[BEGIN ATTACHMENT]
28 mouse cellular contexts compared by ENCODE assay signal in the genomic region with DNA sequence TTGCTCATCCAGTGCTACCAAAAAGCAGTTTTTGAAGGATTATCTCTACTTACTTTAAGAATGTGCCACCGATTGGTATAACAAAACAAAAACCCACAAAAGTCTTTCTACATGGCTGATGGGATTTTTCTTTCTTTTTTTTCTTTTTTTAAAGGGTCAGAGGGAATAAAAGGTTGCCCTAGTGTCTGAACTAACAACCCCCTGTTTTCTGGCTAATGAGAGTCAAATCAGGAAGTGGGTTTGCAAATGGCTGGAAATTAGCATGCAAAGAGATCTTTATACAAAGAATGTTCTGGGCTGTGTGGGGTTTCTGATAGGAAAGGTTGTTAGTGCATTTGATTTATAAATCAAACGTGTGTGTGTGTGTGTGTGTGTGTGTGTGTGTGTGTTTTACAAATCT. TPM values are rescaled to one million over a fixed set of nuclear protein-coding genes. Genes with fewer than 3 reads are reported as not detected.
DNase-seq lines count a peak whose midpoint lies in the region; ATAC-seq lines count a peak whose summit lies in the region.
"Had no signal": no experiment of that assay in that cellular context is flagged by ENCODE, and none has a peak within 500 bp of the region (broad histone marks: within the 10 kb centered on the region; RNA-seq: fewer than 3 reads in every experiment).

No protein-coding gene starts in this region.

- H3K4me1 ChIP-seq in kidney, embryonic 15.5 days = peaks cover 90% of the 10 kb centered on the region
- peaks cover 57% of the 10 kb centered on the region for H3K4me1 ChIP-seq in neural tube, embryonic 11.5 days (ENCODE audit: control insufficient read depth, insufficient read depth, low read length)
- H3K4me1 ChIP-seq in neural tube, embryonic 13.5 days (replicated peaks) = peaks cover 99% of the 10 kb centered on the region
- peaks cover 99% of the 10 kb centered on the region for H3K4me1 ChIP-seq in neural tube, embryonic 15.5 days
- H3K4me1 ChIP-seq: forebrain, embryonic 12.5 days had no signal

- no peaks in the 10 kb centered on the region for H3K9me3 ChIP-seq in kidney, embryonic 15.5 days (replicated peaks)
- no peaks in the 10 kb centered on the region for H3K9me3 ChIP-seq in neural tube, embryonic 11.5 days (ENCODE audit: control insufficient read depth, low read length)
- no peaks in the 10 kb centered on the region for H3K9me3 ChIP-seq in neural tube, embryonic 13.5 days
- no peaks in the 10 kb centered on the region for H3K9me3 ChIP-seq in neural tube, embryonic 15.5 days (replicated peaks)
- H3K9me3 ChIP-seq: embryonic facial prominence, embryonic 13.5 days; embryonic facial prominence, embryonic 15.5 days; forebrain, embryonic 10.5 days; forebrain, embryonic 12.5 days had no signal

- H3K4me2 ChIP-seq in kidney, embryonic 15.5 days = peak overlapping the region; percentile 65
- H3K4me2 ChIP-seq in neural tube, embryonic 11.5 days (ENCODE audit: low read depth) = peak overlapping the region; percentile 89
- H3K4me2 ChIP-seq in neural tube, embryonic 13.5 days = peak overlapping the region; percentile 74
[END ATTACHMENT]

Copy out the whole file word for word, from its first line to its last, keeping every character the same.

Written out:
28 mouse cellular contexts compared by ENCODE assay signal in the genomic region with DNA sequence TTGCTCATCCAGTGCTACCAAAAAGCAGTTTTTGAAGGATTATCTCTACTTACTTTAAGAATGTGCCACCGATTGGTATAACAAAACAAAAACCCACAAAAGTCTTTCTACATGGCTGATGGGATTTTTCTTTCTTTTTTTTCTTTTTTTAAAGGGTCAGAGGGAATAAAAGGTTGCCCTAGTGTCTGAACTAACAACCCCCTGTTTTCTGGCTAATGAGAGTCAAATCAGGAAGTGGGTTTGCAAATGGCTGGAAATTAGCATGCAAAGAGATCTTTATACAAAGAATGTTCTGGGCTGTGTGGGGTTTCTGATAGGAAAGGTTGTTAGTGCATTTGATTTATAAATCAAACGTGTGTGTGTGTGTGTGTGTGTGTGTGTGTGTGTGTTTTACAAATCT. TPM values are rescaled to one million over a fixed set of nuclear protein-coding genes. Genes with fewer than 3 reads are reported as not detected.
DNase-seq lines count a peak whose midpoint lies in the region; ATAC-seq lines count a peak whose summit lies in the region.
"Had no signal": no experiment of that assay in that cellular context is flagged by ENCODE, and none has a peak within 500 bp of the region (broad histone marks: within the 10 kb centered on the region; RNA-seq: fewer than 3 reads in every experiment).

No protein-coding gene starts in this region.

- H3K4me1 ChIP-seq in kidney, embryonic 15.5 days = peaks cover 90% of the 10 kb centered on the region
- peaks cover 57% of the 10 kb centered on the region for H3K4me1 ChIP-seq in neural tube, embryonic 11.5 days (ENCODE audit: control insufficient read depth, insufficient read depth, low read length)
- H3K4me1 ChIP-seq in neural tube, embryonic 13.5 days (replicated peaks) = peaks cover 99% of the 10 kb centered on the region
- peaks cover 99% of the 10 kb centered on the region for H3K4me1 ChIP-seq in neural tube, embryonic 15.5 days
- H3K4me1 ChIP-seq: forebrain, embryonic 12.5 days had no signal

- no peaks in the 10 kb centered on the region for H3K9me3 ChIP-seq in kidney, embryonic 15.5 days (replicated peaks)
- no peaks in the 10 kb centered on the region for H3K9me3 ChIP-seq in neural tube, embryonic 11.5 days (ENCODE audit: control insufficient read depth, low read length)
- no peaks in the 10 kb centered on the region for H3K9me3 ChIP-seq in neural tube, embryonic 13.5 days
- no peaks in the 10 kb centered on the region for H3K9me3 ChIP-seq in neural tube, embryonic 15.5 days (replicated peaks)
- H3K9me3 ChIP-seq: embryonic facial prominence, embryonic 13.5 days; embryonic facial prominence, embryonic 15.5 days; forebrain, embryonic 10.5 days; forebrain, embryonic 12.5 days had no signal

- H3K4me2 ChIP-seq in kidney, embryonic 15.5 days = peak overlapping the region; percentile 65
- H3K4me2 ChIP-seq in neural tube, embryonic 11.5 days (ENCODE audit: low read depth) = peak overlapping the region; percentile 89
- H3K4me2 ChIP-seq in neural tube, embryonic 13.5 days = peak overlapping the region; percentile 74